Blog · Fitness

Back to the basics: Mastering the farmer’s carry

Until my early 20’s or so, I camped with my family on a beautiful lake in the Adirondack Mountains every year. As a child, it was one of my favorite weeks of the year. All my relatives from my mom’s side of our family were there and it was the best kind of fun. We’d ride our bikes around the campground, swim in the lake, burry each other in the sand, play catch on the beach, climb boulders, hike a mountain or two, spend a day at Water Safari in Old Forge, and go boating. In the evening we’d get together for a camp fire and roast marshmallows and make dessert pies. Seriously, what child wouldn’t love doing that for a WHOLE week?

Since there was no running water or electricity at our campsite, we’d have to go to a water spout and get whatever water was required for cooking and washing dishes each day. Sometimes we’d camp right next to one, which made the chore easy. Sometimes, we’d have to haul those buckets of water a long, long way back to our campsite. Or at least that’s the way it felt at the time.

I vividly remember struggling with some of the larger buckets. The little handle would dig into my hand, my grip would give out, and I’d have to take a break to rest every so often. But I wold never give up or ask for help. Being able to haul that bucket of water was a sort of right of passage, in my mind. I didn’t realize at the time that this chore would become part of my workout routine as an adult. It was my introduction to the farmer’s carry.

Now, I live next to farmers and I can testify that they work from sun up to sun down each day. There is always something that needs tending to, always a chore that needs to be done. I see all of them – parents and kids – carrying buckets full of eggs and produce. This exercise was named well. Farmers are constantly hauling stuff around their property. Have you ever noticed how strong a farmer’s hands and arms are? Well, I’m sure this has a lot to do with it.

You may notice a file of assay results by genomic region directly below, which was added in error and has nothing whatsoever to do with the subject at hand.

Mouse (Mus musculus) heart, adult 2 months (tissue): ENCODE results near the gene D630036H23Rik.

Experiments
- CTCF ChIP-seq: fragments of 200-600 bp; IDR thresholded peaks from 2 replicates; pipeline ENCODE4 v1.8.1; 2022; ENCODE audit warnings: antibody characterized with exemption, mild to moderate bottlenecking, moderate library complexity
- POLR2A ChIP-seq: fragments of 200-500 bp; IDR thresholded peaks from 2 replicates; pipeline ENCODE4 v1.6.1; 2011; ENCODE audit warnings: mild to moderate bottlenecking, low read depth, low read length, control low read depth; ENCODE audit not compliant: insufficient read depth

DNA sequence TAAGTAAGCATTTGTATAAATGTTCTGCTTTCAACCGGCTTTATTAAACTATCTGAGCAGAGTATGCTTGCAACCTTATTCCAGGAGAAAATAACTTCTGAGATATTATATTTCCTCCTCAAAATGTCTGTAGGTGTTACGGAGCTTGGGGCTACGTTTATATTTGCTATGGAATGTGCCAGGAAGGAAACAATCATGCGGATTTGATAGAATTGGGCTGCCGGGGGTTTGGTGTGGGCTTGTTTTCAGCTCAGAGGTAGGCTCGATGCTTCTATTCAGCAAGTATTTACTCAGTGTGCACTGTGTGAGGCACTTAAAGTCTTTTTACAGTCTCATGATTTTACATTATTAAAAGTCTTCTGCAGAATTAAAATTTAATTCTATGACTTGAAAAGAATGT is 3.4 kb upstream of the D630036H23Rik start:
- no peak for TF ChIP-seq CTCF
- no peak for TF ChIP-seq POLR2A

The basic technique

To put it in simple terms, the farmer’s carry is simply a weighted carry. You hold an equal amount of weight in each hand and walk with it. Here are a few tips on technique:

  1. Bend down and grip the weight. Keep your spine in a neutral position (do not round or arch your back) and really pay attention to your grip, making sure the weight is centered in each hand.
  2. As you lift the weight, tighten your core, squeeze your glutes, hold your chest up, and push through your heels.
  3. Keeping your back straight and your head up, take small but fast steps to prevent the weight from moving too much.
  4. With control, lower the weight back to the ground (don’t just drop them!) once you reach the targeted distance or time. As you lower the weight, keep your spine in a neutral position.

You can use almost any type of weight for this exercise: dumbbells, kettlebells, short bars. If you don’t have any of those, go find two 5 to 10-gallon buckets in your garage and fill them up with water.


To increase the intensity of this exercise, either increase the amount of weight you carry or increase the distance / time that you carry the weight.

To challenge your grip, forearms, and the stabilizing muscles in the core, try one of these:

  • Overhead carry – Extend your arms over your head as you carry the weight
  • Uneven carry – Carry a heavier load on one side than the other
  • Single-arm carry – Only carry weight with one arm

Only lift as much weight as you can manage with good posture. If can hold yourself upright, then use smaller weights. Your shoulders, back, grip, and forearms will be screaming at you by the end. When this happens and you start inventing new ways to walk just to carry the weight, it’s time to stop.

Hop to it

Believe it or not, this is a great move to tighten and tone the abs. And I consider the ability to carry heavy objects a great life skill. From carrying kids and groceries to doing yard work and rearranging furniture, you’ll be glad for the strength. Why wouldn’t you do it?

If you’re planning to join me in mastering this exercise, leave a comment here or on the Facebook page. I’ll keep you updated on how I do as well.

Good luck!


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